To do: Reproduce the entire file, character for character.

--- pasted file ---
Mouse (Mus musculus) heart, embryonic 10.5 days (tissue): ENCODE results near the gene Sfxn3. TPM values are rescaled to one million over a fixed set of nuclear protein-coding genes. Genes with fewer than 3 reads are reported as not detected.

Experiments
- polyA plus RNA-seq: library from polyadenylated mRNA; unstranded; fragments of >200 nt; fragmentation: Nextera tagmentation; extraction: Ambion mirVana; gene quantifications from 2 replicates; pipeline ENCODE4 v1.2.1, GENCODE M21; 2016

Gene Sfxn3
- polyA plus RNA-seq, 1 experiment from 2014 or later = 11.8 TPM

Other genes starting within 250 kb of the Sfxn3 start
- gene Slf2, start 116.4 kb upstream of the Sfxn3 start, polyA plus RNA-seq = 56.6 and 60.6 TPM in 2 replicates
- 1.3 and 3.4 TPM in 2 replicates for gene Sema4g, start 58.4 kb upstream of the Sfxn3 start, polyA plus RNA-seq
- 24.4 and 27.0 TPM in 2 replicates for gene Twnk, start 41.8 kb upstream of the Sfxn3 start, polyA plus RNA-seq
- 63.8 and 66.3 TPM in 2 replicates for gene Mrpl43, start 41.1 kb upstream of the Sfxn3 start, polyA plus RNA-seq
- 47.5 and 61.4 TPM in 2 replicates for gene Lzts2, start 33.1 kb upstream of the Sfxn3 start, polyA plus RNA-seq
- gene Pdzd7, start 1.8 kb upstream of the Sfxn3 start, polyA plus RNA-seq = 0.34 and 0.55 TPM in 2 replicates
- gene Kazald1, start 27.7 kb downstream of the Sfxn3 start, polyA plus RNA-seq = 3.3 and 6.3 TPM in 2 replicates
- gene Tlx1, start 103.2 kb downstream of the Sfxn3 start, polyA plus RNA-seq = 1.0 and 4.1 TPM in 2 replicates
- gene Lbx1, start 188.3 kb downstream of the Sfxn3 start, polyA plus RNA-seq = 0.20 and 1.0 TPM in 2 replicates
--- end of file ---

Mouse (Mus musculus) heart, embryonic 10.5 days (tissue): ENCODE results near the gene Sfxn3. TPM values are rescaled to one million over a fixed set of nuclear protein-coding genes. Genes with fewer than 3 reads are reported as not detected.

Experiments
- polyA plus RNA-seq: library from polyadenylated mRNA; unstranded; fragments of >200 nt; fragmentation: Nextera tagmentation; extraction: Ambion mirVana; gene quantifications from 2 replicates; pipeline ENCODE4 v1.2.1, GENCODE M21; 2016

Gene Sfxn3
- polyA plus RNA-seq, 1 experiment from 2014 or later = 11.8 TPM

Other genes starting within 250 kb of the Sfxn3 start
- gene Slf2, start 116.4 kb upstream of the Sfxn3 start, polyA plus RNA-seq = 56.6 and 60.6 TPM in 2 replicates
- 1.3 and 3.4 TPM in 2 replicates for gene Sema4g, start 58.4 kb upstream of the Sfxn3 start, polyA plus RNA-seq
- 24.4 and 27.0 TPM in 2 replicates for gene Twnk, start 41.8 kb upstream of the Sfxn3 start, polyA plus RNA-seq
- 63.8 and 66.3 TPM in 2 replicates for gene Mrpl43, start 41.1 kb upstream of the Sfxn3 start, polyA plus RNA-seq
- 47.5 and 61.4 TPM in 2 replicates for gene Lzts2, start 33.1 kb upstream of the Sfxn3 start, polyA plus RNA-seq
- gene Pdzd7, start 1.8 kb upstream of the Sfxn3 start, polyA plus RNA-seq = 0.34 and 0.55 TPM in 2 replicates
- gene Kazald1, start 27.7 kb downstream of the Sfxn3 start, polyA plus RNA-seq = 3.3 and 6.3 TPM in 2 replicates
- gene Tlx1, start 103.2 kb downstream of the Sfxn3 start, polyA plus RNA-seq = 1.0 and 4.1 TPM in 2 replicates
- gene Lbx1, start 188.3 kb downstream of the Sfxn3 start, polyA plus RNA-seq = 0.20 and 1.0 TPM in 2 replicates